NORTH CREEK — Everett isn’t the only local school district considering building a high school in Snohomish County.
If all goes according to plan, voters in the Northshore School District will decide in February whether they’re willing to pay for a new $130 million campus in the North Creek area east of Lynnwood and north of Bothell. If the bond measure passes, the four-year high school could open in the fall of 2017.
Northshore already has three large King County high schools: Bothell, Inglemoor and Woodinville. A fourth high school would be part of a larger overall strategy to find enough classroom space for students in a district where the bulk of growth has been in the north end, primarily in Snohomish County.
The plan includes moving sixth-grade students into middle schools and ninth-graders into the high schools. Northshore is one of the state’s last large districts with high schools that do not include 9th grade.
The Northshore district straddles the King-Snohomish county line. It has 20,080 students, up more than 740 from 2010. Roughly a third of the district’s students — 7,300 in all — live in south Snohomish County.
Enrollment in the northern portion of the district has been on a “steady upward trend” for more than a decade, according to a district report. “This is due to the availability of land for new housing and the greater affordability of housing within the area,” the report said.
The district has a 61-acre parcel set aside for a new high school that could accommodate 1,600 students. The site north of Maltby Road is in the 3700 block of 188th Street SE and is known as the Goemaere property. The land is near Fernwood Elementary School.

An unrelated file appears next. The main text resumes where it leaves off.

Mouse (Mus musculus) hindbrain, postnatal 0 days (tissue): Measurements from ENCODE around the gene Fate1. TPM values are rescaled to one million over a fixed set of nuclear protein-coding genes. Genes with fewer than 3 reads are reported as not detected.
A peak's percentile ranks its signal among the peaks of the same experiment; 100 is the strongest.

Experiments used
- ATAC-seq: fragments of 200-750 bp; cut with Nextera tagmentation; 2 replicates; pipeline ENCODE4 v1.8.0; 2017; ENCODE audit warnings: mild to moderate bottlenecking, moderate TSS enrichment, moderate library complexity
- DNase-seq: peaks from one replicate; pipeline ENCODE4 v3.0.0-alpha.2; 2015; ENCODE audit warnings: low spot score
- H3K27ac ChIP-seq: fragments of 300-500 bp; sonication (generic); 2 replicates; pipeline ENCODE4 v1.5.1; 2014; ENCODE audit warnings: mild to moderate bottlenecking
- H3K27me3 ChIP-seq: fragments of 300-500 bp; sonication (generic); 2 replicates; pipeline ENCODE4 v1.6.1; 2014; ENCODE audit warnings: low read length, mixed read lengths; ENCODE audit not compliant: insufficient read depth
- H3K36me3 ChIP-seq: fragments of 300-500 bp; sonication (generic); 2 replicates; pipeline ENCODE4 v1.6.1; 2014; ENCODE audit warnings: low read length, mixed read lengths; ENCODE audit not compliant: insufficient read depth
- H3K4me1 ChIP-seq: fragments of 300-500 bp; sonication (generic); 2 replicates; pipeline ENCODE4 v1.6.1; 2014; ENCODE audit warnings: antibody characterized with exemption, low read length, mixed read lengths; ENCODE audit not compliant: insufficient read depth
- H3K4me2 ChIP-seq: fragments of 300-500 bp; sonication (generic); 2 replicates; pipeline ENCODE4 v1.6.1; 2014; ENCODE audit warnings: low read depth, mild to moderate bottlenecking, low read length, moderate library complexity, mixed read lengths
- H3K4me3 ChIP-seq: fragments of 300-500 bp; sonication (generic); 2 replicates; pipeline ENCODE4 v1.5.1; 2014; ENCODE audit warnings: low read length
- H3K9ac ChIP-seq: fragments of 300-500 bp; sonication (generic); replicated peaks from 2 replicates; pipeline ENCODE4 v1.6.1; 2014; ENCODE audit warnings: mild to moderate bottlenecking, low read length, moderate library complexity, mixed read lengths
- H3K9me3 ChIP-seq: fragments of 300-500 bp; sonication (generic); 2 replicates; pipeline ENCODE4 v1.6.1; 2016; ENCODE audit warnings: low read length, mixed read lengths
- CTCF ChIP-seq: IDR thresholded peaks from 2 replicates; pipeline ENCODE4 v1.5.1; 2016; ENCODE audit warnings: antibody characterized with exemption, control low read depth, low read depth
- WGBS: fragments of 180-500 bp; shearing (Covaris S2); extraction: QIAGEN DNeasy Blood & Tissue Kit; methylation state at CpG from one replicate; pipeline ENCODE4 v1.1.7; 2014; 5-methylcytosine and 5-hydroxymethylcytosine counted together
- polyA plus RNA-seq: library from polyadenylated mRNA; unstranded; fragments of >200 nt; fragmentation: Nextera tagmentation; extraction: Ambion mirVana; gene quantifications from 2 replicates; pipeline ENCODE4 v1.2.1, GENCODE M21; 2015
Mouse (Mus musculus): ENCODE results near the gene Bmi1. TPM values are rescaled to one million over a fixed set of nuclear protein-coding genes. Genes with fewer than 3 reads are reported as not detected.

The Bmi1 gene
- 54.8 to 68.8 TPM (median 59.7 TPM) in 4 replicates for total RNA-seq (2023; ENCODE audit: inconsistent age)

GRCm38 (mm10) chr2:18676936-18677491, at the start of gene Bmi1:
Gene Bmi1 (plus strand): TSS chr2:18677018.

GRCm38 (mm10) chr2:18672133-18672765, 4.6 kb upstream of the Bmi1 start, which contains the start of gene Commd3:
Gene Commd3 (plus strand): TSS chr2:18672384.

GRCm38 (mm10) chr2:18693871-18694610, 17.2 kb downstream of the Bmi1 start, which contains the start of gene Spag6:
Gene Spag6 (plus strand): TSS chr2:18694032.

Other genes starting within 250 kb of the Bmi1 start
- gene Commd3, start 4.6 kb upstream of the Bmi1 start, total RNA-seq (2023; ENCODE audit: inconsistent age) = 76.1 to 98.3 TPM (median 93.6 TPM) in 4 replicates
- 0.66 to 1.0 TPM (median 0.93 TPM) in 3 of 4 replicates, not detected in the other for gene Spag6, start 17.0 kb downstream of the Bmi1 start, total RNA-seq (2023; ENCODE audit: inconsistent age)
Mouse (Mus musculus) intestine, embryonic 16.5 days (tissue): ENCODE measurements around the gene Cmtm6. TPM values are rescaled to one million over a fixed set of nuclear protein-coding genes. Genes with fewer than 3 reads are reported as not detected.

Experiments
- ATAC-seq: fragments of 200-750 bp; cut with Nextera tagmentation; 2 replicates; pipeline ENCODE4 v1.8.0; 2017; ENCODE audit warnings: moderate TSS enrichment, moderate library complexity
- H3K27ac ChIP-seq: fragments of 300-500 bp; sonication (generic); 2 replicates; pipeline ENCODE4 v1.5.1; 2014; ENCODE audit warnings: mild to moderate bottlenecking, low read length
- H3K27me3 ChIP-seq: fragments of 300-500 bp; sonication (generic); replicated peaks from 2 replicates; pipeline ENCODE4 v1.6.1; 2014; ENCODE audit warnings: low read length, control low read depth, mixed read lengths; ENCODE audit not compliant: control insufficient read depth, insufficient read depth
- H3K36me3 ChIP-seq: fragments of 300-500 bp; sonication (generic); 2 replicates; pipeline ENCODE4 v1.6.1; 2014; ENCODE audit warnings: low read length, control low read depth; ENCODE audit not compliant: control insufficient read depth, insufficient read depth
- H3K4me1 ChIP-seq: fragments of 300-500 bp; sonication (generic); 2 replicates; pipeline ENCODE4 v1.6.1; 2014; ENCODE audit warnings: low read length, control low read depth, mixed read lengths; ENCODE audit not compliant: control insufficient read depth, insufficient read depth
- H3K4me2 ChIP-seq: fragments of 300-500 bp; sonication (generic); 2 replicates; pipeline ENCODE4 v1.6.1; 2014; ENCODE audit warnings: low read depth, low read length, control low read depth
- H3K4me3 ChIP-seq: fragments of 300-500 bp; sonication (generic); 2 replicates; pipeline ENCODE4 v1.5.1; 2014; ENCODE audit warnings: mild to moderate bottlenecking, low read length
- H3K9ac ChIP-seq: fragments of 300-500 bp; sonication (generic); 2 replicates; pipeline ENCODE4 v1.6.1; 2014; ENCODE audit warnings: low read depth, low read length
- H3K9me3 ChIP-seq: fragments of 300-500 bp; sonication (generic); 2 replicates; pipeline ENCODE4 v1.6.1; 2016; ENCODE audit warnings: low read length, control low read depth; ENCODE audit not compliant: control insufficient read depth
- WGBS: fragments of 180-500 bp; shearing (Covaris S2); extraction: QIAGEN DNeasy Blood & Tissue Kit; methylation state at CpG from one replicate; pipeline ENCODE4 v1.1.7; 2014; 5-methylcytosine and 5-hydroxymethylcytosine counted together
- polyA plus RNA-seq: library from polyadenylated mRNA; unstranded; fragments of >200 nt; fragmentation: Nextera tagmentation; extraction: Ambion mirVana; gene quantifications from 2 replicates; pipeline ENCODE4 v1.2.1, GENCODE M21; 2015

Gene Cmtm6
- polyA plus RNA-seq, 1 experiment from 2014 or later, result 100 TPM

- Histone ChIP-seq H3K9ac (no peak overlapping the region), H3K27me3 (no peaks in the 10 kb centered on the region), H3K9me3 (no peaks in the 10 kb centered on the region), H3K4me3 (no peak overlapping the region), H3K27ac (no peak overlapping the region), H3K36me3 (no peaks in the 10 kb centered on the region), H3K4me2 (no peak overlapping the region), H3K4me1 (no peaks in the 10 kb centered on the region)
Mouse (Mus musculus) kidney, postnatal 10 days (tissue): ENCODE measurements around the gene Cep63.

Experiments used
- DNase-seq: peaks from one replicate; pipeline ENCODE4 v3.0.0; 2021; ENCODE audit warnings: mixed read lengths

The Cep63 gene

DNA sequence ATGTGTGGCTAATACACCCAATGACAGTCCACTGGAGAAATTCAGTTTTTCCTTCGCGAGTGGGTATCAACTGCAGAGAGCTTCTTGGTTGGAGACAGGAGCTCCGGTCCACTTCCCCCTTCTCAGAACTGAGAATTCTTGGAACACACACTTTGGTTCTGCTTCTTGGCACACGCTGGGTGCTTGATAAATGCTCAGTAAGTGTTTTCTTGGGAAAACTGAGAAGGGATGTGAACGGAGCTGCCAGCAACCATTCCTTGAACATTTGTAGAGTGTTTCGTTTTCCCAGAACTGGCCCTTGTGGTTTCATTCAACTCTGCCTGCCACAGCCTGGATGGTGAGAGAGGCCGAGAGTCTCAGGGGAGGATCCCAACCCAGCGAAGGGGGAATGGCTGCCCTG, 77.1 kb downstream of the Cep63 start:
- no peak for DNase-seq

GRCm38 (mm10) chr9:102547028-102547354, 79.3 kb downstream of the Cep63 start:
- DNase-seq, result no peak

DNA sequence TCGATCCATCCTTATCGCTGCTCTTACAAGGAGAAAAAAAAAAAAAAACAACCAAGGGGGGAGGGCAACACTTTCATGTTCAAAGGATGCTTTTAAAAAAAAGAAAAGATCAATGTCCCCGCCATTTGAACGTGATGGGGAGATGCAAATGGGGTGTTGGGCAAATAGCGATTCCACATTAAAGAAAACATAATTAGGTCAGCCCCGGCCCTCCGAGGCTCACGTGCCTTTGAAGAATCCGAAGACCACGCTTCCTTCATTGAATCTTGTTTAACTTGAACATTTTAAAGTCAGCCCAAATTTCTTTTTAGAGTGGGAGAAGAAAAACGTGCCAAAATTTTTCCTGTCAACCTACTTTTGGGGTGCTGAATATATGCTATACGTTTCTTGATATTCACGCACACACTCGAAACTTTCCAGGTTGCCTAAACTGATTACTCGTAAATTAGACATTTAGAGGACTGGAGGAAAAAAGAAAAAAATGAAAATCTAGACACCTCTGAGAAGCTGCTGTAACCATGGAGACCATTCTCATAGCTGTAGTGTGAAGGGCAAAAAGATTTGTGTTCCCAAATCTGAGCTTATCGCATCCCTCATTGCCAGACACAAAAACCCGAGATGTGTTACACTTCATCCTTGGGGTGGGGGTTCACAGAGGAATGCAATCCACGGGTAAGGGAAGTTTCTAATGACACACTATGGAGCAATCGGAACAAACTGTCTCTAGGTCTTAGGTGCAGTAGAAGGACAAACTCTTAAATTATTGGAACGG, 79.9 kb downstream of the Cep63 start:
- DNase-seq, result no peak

The Northshore School Board is expected in October to vote on whether to place the new high school on the February ballot.
That is the recommendation of a task force that examined enrollment issues in the district.
Parents in south Snohomish County have felt the consequences of growth first-hand. Some kindergarten students from Canyon Creek, Crystal Springs and Kokanee elementary schools have had to be bused to other schools because there isn’t enough room.
“That’s always painful,” Northshore School District spokeswoman Leanna Albrecht said.
With roughly 750 students, Canyon Creek Elementary now has a larger enrollment than three of the district’s six junior highs.
At Fernwood Elementary, next to the site of the proposed high school, two large developments being built are expected to add 450 homes.
The task force also looked at instructional issues before making the recommendation to move freshmen into its high schools, Albrecht said.
As it stands, 450 freshmen — more than a third of its ninth-graders — are bused from their junior high schools to high schools so they can take advanced math and world language classes. For now, that’s all the district can offer.
Eric Stevick: 425-339-3446; firstname.lastname@example.org.